The African state’s current 'rosy' picture is not without its blemishes, as Maurice Jones reports
Although there is a wide range of minerals and potential minerals sourced from the earth in Zambia the mining industry there is still dominated by one metal – copper - most of which is extracted along the Copperbelt bordering with the ‘pedicle’ of and sharing the same geological structure as the Democratic Republic of Congo (DRC). Zambia is Africa’s largest producer of copper and seventh in the world.
Although far less than copper ores, there are also significant deposits of coal, gemstones (including the world’s largest emerald mine), lead-zinc, uranium, gold and, associated with the copper mining, much of the world’s reserves of cobalt. Zambia ranks second in world cobalt production.
The Chamber of Mines of Zambia (http://mines.org.zm/, which includes all the largest mining operators, has projected that copper production will increase to 1.5 million tonnes over the next five years. According to the Chamber, investment in the rehabilitation and expansion of new processing plants has totalled US$ 6 billion since privatisation of the mining sector. Five new mines are due t come into production by 2017.
However, the current rosy picture is not without its blemishes. Zambia is sill largely dependent on copper for its overall economy, and copper prices are volatile. Also, the presence of Chinese mining interests and other investments has led to a propaganda war between these and western organisations, mainly over alleged human rights abuses and safety records. China’s presence in Zambia is long-standing but still small relative to western mine interests, but China remains Zambia’s largest export partner with 34.8 per cent of the total.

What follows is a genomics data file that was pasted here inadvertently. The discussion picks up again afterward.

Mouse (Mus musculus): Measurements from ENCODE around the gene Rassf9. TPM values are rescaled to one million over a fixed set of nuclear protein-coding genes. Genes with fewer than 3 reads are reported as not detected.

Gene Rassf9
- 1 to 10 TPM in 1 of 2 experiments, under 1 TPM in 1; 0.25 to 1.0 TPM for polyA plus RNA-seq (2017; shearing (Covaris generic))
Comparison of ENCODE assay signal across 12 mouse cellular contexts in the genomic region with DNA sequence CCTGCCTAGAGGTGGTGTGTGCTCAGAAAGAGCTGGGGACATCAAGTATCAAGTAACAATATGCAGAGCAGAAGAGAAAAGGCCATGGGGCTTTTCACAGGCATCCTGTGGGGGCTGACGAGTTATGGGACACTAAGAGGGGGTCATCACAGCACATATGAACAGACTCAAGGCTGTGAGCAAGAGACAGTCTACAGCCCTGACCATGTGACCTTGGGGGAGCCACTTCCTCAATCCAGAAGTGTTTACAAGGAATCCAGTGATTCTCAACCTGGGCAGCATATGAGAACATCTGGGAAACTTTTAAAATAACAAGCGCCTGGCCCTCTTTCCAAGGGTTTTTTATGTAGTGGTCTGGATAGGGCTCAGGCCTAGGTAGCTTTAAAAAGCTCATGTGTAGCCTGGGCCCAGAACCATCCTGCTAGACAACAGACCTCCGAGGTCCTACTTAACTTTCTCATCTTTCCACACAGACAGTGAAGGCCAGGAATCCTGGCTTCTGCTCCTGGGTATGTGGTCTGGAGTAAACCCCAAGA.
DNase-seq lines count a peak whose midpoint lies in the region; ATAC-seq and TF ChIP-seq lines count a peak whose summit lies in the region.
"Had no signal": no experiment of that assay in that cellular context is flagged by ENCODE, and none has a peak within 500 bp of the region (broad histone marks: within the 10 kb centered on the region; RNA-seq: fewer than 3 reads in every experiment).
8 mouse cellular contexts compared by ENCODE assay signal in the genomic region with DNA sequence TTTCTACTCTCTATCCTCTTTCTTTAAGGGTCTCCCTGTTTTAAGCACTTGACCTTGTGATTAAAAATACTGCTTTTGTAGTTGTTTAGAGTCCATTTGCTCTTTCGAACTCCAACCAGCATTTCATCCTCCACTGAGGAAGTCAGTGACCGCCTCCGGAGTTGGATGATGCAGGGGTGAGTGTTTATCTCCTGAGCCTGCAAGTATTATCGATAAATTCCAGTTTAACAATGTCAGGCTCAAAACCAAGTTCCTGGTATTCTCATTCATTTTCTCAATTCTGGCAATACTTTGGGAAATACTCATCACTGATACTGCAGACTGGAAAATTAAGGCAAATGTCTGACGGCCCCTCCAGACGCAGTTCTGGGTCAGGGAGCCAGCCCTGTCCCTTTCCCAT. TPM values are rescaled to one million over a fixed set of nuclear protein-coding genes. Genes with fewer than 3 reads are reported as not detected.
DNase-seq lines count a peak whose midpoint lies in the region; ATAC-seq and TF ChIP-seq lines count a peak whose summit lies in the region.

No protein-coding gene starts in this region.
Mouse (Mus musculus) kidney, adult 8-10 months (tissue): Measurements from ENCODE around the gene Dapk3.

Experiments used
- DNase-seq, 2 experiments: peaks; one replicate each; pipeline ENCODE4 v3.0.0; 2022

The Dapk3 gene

While the Copperbelt has high levels of its main product (up to 4 per cent grade), its position in the centre of Africa far from the sea has hampered exploitation during many periods. Only recently the transport routes (rail and road) have become to be more developed in most directions. In the past, in addition to topographical barriers, events such as the Angolan war and the dispute with Zimbabwe, prevented free flow of product to export markets.
Overall the Zambian economy has enjoyed a substantial growth rate of over 6 per cent recently which, coupled with a stable political environment, has encouraged investment. Competition for influence between foreign countries has been intense, with, in addition to the UK, US and China, others such as Brazil, Canada, Germany and Sweden seeking to gain influence. Privatisation of the mines has resulted in improved production and profits but with the fragility of copper prices, the country remains vulnerable.